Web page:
Dreamgirls (PG-13) ★★★½

Review Date: December 29th, 2006

Even when the awe-inspiring Jennifer Hudson isn’t on screen, Dreamgirls will proceed in taking your breath away—that from a confessed musical-phobe. And while it may not be the year’s best movie, it sure seems like the year’s Best Picture.


Set in the early 1960s, Detroit is just starting its reign as America’s music headquarters. One of countless groups to dare dream of fame in the Motor City is the Dreamettes—consisting of lead singer Effie (Jennifer Hudson), Deena (Beyonce Knowles) and Lorrell (Anika Noni Rose). And one of countless opportunists to try and capitalize on realized dreams is car salesman Curtis Taylor (Jamie Foxx). Before long, all four are well on their way once Curtis signs the trio after seeing them at a talent show and lands them a coveted gig backing up singing sensation James “Thunder” Early (Eddie Murphy). With their ascension in full swing, there is but one minor tweaking in order to help the group’s mainstream appeal: Effie is to be demoted to back-up singer in favor of the gorgeously svelte Deena, who admits her voice doesn’t measure up to Effie’s. It marks the beginning of Curtis’ commandeering of the product that is now the Dreamgirls—as well as the beginning of the end of the dream.


Even worse than trying break into showbiz out of nowhere is trying to do so as a onetime American Idol castoff. But when someone has as much talent as Jennifer Hudson clearly does, there are no barriers. Hudson explodes onto the acting scene with maybe the best debut performance of the generation, despite the studio’s apparent decision to tout Beyonce over Hudson as the lead actress (for awards/financial/popularity purposes)—which, irony would have it, happens to mimic uncannily the film’s plot. Luckily, it doesn’t matter. Hudson’s singing scenes will leave even the staunchest musical-phobes breathless. It becomes clear, as she sings and acts circles around everyone else and with such raw emotion, that this is no one-hit wonder—she’s the real deal. Knowles gives easily her best performance to date, displaying more than her just her pipes and other, er, assets. She shows a strong acting side, but it’s still not yet Oscar-strong. Could be a different story for Murphy. After his long string of money-driven roles, Murphy, as a James Brown-type character, reminds us why he shot to stardom so many years ago: unparalleled energy and charisma. And Foxx continues to show off his astounding versatility, this time singing and playing the villain of sorts. Betcha can’t name another actor who wouldn’t draw giggles from the audience if he were to suddenly break into song.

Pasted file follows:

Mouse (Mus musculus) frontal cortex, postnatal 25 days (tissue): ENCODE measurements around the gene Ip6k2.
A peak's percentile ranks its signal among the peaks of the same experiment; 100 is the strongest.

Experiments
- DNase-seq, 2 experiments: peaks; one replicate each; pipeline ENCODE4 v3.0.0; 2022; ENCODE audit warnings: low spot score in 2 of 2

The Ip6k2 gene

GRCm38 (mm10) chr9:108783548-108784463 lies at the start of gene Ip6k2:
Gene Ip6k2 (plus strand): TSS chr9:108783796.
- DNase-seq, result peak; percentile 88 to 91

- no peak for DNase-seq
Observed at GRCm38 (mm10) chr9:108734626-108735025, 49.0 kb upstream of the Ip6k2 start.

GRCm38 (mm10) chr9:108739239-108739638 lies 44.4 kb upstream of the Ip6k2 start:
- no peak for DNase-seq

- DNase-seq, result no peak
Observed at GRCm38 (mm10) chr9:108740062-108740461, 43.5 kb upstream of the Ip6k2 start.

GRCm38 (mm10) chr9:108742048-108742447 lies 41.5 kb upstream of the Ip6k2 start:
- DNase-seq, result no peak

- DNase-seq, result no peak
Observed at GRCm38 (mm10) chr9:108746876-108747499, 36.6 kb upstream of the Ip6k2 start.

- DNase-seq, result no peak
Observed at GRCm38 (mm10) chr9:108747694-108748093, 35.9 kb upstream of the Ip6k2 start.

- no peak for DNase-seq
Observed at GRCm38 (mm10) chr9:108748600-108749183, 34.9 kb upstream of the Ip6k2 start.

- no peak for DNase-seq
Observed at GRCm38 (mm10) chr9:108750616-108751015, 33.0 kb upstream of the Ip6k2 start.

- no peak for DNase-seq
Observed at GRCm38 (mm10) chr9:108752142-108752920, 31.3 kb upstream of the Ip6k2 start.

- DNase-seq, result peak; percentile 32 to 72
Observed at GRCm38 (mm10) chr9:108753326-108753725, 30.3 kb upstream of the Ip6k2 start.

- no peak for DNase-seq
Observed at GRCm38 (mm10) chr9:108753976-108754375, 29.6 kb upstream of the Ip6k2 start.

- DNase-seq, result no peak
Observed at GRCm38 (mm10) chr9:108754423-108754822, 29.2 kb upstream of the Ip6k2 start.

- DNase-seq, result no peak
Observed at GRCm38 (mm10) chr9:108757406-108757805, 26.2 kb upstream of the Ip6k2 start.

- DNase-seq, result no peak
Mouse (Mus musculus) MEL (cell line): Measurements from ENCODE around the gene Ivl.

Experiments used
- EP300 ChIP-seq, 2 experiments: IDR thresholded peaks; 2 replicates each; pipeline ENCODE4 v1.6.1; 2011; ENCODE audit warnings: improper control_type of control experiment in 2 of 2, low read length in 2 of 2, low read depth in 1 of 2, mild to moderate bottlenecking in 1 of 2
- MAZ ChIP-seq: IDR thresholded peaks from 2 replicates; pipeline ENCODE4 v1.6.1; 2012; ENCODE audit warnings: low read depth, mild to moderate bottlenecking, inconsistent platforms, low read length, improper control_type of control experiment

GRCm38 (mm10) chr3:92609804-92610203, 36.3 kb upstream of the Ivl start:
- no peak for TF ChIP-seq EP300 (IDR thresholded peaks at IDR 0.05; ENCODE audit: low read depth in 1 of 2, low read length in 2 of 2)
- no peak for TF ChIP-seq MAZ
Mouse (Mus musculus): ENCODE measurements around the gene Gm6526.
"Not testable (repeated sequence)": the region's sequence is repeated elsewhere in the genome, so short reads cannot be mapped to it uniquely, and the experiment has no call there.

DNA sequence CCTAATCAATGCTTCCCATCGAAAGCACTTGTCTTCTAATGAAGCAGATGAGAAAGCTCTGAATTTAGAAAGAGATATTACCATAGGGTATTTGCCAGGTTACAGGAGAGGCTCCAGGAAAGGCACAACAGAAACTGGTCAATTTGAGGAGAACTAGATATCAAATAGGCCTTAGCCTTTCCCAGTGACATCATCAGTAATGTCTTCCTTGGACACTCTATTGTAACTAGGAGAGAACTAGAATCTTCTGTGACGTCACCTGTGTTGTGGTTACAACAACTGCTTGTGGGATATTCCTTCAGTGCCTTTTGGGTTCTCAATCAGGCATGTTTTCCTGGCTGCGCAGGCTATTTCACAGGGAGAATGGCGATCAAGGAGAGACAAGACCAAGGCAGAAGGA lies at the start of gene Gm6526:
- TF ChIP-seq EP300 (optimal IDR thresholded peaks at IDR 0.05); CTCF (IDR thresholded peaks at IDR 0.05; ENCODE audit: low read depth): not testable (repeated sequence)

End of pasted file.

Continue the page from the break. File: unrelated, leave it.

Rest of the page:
Movie musicals are just a whole different beast. Assuming a musical is being adapted from a stage production—Dreamgirls was a Tony-winning Broadway hit directed by the late Michael Bennett—the director must, above all else, possess keen attention to detail. That’s only the tip of the iceberg for someone trying to bring Broadway to the big screen. In short, the director must strike a balance between integrity and the box office unlike ever before. Enter Bill Condon, beloved director of Kinsey and Gods and Monsters and, most importantly, writer of Chicago—and possessor of all the aforementioned prerequisites. He had the pedigree going in, as well as the Broadway contingency on his side. In the end, he succeeds in all areas while occasionally falling victim to the usual traps of movie musicals, such as storyline and ambition overkill. As always, however, Condon doesn’t neglect anything, and manages to bring us to the stage, all of its splendor intact. As for the ol’ song and dance, it comes early, often and with a bang. Those not in the mood for all that jazz...still might have no choice but to love the movie! And rightfully so, the musical numbers, for which we can thank Condon (and the choreographer), are what will net Dreamgirls the Oscar(s)—that, and the powerful performances.

Bottom Line

Hollywood.com rated this film 3 1/2 stars.